I read your story on Monday (Jan. 11) about my first year in office and compliment Mr. Roberts on a well-written article. However, I am writing to clarify my response to criticisms from unnamed defense attorneys that my office is too “inflexible” in offering “deals”to offenders. The fact is there are fewer “deals” because my office has in place new procedures aimed at treating offenders based on the merits of their cases, rather than the connections of their lawyers.
Specifically, I established an enhanced Screening Division to evaluate cases more thoroughly. As a result, weak cases that are not prosecutable (those where my office is unable to meet its burden of proof) are weeded out from the beginning. This prevents individuals from sitting in jail unnecessarily but also reduces opportunities for defense attorneys to make what they may consider great “deals” for their clients.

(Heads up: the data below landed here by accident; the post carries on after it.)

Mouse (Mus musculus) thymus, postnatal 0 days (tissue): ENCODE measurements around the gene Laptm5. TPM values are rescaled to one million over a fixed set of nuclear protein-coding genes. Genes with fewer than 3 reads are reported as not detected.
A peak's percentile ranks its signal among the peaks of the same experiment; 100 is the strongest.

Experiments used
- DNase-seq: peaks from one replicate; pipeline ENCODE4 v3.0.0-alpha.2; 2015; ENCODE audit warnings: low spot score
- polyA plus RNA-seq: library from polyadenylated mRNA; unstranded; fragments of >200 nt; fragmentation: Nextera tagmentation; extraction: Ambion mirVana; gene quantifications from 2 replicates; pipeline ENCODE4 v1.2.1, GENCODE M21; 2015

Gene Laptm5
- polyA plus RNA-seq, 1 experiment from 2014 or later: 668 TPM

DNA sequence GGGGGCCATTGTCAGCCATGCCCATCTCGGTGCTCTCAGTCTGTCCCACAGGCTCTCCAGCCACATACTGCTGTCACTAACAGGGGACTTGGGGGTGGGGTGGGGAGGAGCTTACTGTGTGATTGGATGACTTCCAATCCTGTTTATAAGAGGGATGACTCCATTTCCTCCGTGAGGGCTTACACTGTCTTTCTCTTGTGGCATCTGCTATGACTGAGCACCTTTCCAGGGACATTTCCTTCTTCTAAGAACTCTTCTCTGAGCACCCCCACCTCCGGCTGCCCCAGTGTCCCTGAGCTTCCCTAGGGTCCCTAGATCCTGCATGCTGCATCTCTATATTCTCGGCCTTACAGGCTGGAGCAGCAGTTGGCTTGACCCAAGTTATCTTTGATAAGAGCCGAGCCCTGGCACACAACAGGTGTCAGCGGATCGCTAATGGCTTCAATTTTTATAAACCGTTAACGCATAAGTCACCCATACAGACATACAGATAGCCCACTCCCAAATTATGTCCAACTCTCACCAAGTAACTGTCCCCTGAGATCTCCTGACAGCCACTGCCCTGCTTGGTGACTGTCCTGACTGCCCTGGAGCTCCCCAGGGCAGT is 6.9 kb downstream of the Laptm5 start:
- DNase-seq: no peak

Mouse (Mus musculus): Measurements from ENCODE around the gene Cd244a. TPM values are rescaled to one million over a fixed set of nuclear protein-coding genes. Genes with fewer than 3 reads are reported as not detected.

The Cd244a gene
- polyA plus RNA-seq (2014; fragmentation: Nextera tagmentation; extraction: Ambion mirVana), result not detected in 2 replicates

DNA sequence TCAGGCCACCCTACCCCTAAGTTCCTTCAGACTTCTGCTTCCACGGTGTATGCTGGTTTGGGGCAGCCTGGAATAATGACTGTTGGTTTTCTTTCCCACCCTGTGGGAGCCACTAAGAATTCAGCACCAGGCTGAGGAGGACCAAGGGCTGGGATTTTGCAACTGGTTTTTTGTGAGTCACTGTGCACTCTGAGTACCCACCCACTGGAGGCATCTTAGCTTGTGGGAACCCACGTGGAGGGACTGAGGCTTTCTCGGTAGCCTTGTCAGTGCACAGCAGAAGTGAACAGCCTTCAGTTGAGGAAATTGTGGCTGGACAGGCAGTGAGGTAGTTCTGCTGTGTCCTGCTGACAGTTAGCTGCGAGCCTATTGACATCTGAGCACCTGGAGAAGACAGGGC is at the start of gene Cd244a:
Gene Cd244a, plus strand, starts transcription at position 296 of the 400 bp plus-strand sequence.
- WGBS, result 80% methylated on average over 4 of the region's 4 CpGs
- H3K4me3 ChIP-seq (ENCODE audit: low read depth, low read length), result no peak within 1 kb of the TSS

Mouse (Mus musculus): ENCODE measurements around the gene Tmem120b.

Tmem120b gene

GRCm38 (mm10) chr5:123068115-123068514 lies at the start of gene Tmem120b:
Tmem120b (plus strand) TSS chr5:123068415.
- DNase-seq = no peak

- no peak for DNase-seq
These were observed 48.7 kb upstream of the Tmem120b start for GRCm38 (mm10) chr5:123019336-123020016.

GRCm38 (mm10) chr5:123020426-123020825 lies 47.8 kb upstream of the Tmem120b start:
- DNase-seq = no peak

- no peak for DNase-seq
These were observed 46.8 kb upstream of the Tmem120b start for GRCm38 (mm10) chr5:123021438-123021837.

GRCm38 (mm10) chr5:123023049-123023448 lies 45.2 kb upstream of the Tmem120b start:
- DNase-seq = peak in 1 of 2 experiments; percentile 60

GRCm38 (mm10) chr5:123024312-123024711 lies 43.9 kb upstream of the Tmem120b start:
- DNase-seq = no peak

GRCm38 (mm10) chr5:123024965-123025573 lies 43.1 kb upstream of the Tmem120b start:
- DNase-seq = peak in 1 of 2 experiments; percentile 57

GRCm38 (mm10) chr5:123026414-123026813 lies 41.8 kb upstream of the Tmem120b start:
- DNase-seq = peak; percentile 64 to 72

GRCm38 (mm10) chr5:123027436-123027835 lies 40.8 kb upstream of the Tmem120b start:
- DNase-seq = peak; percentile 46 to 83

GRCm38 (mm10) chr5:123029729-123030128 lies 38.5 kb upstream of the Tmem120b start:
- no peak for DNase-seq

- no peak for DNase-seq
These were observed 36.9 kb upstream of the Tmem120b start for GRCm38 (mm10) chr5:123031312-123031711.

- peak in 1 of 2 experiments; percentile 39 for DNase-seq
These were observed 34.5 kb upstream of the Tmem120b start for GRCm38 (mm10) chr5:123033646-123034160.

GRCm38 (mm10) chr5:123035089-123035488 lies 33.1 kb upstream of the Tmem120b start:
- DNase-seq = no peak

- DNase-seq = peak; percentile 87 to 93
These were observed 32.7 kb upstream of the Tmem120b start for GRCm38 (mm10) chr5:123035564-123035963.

As for the use of the state’s habitual offender statute to increase the sentences of defendants with multiple convictions, it is my philosophy that repeat offenders should receive more severe punishment. Such punishment should be just, predictable and serve as an added deterrent to future criminal conduct. That said, my office remains committed to using our Pre-trial Intervention Program (Diversion) and the specialty courts to give second chances and offer appropriate drug and mental health treatment, counseling, job training and more.
Finally, I am very proud to have assembled a highly ethical, highly competent and highly professional team. Fortunately for my constituents, that includes some “hard-line”former federal prosecutors.
district attorney, 22nd Judicial District